Buyer’s Guide: The Best Backpacks of 2016
It’s time to start thinking about packing up and hitting the trails. Whether you’re training for a long backpacking trip, getting out every weekend for some off road exploration, or just looking for a good travel pack, we’ve searched out the very best outdoors backpacks for every discipline. Our testing has taken us from the heights of the Rockies to Southwest deserts, and everything in between. After months of beating on them, we can say that these are our absolute favorite backpacks for every sport.
Granite Gear Lutsen 45 ($200)
Best For: Fast and Light adventures. The Lutsen was designed with thru-hikers in mind. If you’re looking to strip down your gear weight and still hike in comfort for dozens of miles, this is the pack for you.
Buy It If: Your idea of a good time involves a long weekend on your feet, sunsets above the treeline, and seeing more animals than people on the trail.
Best Feature: The Lutsen features an adjustable harness for both your shoulders and hips. This was included for thru-hikers who may lose upwards of twenty pounds on a multiple month excursion, but we find it to be just as useful for a growing teenager, who can have their pack grow with them.
REI Flash 65 ($199)
Best For:Long gear hauling in hot weather. At sixty-five liters, the Flash can handle a week’s worth of serious adventure with ease. With both top and panel access, you’ll easily be able to get any to essential gear without rummaging through your pack on the trail.
Buy It If: You’re that guy who can’t remember where he stashed his rain gear. The last thing you want is to be caught digging through everything and having to repack on the trail. The front panel J-zip gives you access to the entire main compartment when you need to get at something at the bottom of your pack.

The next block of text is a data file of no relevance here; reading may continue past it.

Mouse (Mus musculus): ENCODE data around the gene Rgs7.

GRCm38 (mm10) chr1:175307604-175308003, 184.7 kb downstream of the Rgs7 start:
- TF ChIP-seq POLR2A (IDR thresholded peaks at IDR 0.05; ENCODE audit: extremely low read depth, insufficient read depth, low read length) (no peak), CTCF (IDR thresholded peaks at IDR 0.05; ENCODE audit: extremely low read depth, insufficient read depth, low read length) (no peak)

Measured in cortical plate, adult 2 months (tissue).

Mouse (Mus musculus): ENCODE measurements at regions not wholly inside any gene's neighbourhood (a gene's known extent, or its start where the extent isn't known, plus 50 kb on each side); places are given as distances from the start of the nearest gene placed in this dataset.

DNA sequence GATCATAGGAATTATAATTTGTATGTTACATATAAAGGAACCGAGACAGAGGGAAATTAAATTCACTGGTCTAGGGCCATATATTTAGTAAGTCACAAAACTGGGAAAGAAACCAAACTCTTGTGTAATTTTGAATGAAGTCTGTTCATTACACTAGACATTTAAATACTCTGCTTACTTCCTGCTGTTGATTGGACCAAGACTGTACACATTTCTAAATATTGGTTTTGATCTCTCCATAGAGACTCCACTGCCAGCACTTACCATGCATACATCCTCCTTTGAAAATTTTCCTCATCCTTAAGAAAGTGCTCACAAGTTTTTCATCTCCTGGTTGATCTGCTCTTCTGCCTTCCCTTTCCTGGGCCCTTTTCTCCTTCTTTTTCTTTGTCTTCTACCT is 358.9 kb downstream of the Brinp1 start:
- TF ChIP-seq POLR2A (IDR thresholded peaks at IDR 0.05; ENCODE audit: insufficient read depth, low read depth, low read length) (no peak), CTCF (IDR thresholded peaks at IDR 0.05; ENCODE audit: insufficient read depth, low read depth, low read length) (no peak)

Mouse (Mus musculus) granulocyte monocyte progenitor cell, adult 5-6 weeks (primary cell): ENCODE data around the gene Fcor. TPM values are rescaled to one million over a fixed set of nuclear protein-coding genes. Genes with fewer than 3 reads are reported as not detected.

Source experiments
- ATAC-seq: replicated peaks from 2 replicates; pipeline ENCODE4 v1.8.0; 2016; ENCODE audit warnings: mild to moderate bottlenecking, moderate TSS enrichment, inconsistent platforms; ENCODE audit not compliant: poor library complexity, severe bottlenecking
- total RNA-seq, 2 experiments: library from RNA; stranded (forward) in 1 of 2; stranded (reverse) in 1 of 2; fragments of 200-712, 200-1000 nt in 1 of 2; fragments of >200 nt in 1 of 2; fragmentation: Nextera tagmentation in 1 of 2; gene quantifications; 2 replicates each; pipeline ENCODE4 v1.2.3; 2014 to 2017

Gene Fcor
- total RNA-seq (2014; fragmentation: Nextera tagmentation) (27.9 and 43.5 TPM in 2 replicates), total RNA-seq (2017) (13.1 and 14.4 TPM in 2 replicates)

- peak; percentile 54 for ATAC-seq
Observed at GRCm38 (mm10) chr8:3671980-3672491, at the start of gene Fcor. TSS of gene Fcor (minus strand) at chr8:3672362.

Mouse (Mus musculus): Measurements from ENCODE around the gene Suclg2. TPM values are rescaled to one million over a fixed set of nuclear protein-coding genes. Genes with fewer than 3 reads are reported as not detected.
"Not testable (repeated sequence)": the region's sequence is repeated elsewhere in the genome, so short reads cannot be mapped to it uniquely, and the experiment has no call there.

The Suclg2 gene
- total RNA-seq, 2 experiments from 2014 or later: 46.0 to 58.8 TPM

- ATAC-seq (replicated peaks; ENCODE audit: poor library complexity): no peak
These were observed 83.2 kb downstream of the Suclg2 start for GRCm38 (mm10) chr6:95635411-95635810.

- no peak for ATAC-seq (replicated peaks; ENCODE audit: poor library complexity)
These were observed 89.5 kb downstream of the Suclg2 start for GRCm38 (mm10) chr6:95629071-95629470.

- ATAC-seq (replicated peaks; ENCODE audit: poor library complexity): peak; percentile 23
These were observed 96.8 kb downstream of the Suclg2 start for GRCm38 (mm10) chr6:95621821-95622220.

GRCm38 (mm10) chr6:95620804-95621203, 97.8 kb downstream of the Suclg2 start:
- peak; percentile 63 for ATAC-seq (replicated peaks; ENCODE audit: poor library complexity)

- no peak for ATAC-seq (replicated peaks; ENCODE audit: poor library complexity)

Best Feature: The harness is incredibly well ventilated, ensuring that even when you’re hauling a heavy load you’ll still be able to stay cool this summer.
Best For: Expedition loads. At seventy liters, the Halo was born to haul camping and climbing gear into exotic locations. If you can’t decide on if you should that extra six pack of your favorite beer, or just spring for the twelve pack instead, this pack has room for it. Just don’t come crying to us about the extra twenty pounds you’re carrying.
Buy It If: You would rather spend two weeks in the wilderness than any other vacation option. The Halo can haul all your gear for long trips so you can be completely independent.
Best Feature: We love the reinforced bottom panel. The fastest part of any of our packs to wear out is always the contact point with the ground. The Halo’s bottom and sleeping bag compartment are reinforced 420d nylon, so you can rest easy when you drop it or flop down on sharp rocks.
Thule Stir 20 ($100)
Best For: Short excursions in questionable weather. We’ve been using the Stir as a haul bag for our climbing gear, and it is a mighty little pack. The main body is coated for water resistance, and that also doubles to help it take a beating when we’re out bouldering and climbing.
Buy It If: You know how to travel light. At twenty liters, this pack has room for the essentials while keeping your load light. If you really need more space, there is a thirty five liter ($140) option as well.
Best Feature: Easy Access. The Stir is a top loader only, but expandable side pouches and a snap-close sleeve on the front panel let you store essential items like water bottles and a rain jacket within reach even when the pack is on your back.
Osprey Manta AG 28 ($)
Best For: All day summit bids. This new Manta is our all-around favorite pack this year. Multiple storage options and organization provide easy access to everything you carry, and the harness is easily the best we’ve ever tested.